Background Facts: Transcranial Magnetic Stimulation

Scientists have long dreamed of non-invasively stimulating parts of the brain to further brain research and treat illness. About a century ago, researchers first used weak magnetic fields to stimulate optic nerve cells, allowing subjects to perceive flashes of light, but they couldn't exactly "fire up" brain cells. In 1985, that all changed as scientists at the University of Sheffield, England, reported the first success at triggering brain cells, using neither surgery nor anesthesia, but "transcranial magnetic stimulation" (TMS).

TMS uses electrical energy passed through a coil of wires, creating a powerful magnetic field. Applied to the head, this field painlessly passes through both skin and bone to activate the brain. As several studies have suggested that parts of the brain, especially the frontal area, may be key to mood regulation, TMS is seen as a possible tool for treating depression. In experimental treatments based on these studies, TMS has, in fact, stimulated "feel good" areas of the brain, sparking a good deal of interest.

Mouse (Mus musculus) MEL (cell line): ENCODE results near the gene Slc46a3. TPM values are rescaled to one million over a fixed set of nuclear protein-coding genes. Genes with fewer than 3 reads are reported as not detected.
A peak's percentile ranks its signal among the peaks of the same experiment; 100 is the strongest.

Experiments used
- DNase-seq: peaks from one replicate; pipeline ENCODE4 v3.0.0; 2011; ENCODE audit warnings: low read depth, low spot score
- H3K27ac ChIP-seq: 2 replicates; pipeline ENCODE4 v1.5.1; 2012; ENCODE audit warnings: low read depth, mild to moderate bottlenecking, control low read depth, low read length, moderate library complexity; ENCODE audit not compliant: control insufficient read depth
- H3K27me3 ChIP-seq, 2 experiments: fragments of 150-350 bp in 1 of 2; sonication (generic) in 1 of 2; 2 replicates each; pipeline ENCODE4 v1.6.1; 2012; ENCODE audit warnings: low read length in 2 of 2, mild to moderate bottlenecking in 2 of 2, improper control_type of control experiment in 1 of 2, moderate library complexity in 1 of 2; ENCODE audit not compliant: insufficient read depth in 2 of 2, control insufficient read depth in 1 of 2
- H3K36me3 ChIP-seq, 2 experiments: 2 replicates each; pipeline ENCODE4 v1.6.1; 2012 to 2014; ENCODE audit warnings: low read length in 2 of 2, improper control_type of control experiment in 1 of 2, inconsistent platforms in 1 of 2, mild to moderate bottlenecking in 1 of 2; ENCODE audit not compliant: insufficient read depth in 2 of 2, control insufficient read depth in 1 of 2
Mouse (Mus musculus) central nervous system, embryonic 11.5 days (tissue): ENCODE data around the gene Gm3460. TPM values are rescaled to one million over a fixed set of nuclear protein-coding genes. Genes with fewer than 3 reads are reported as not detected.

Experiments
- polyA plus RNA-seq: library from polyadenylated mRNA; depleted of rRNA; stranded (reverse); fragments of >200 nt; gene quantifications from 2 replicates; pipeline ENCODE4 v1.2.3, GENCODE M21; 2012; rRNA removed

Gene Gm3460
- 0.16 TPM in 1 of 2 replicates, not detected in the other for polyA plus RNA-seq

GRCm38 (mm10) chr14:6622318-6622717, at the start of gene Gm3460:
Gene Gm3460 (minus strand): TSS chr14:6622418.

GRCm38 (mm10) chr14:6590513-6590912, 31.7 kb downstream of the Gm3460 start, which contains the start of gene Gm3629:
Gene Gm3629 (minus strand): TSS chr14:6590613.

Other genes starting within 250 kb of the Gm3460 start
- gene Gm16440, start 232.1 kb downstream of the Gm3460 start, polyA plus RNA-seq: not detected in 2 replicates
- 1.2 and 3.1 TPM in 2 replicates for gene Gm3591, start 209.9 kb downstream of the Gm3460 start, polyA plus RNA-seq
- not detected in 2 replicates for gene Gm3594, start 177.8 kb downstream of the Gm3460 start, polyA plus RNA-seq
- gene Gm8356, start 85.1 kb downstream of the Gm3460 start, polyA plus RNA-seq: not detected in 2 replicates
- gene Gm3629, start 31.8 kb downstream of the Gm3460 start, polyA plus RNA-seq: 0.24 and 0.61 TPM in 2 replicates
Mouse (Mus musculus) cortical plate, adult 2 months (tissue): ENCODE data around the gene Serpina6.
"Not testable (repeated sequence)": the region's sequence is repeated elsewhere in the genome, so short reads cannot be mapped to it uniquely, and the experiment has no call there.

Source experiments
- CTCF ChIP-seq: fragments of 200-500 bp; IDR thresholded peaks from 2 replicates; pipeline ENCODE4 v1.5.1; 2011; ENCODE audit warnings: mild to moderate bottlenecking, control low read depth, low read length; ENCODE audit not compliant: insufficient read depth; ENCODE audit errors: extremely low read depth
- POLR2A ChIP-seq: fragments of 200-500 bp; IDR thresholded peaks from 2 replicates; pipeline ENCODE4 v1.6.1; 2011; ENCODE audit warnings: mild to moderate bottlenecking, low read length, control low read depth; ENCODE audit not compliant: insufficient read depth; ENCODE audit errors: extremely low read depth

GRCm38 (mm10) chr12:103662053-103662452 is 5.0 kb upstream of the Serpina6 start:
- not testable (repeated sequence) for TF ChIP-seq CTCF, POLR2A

Researchers at the National Institute of Mental Health suggest that using TMS on the brain's frontal area may indeed help severely depressed patients as effectively as electro-convulsive therapy (ECT) but without its side effects. However, it's too early to tell if TMS is as promising as some research suggests since worldwide, there are only about 1,000 case studies, with data published on 200. Likewise, since TMS has been used to treat cases where other conventional treatments have failed, it's reasonable to believe that TMS could also succeed where popular alternative treatments, such as St. John's wort and 5-HTP, have not.

At this early stage, researchers are still trying to answer several unknowns, like how to most accurately stimulate a part of the brain, the effects TMS has on brain circuitry, the optimal treatment frequency, and several others. Critics suggest it may be too early to use TMS, even in clinical studies, when so many questions remain, yet, supporters of the research believe TMS is groundbreaking, and the more it is studied, the closer researchers will come to really unraveling the mysteries of mental illness, especially depression.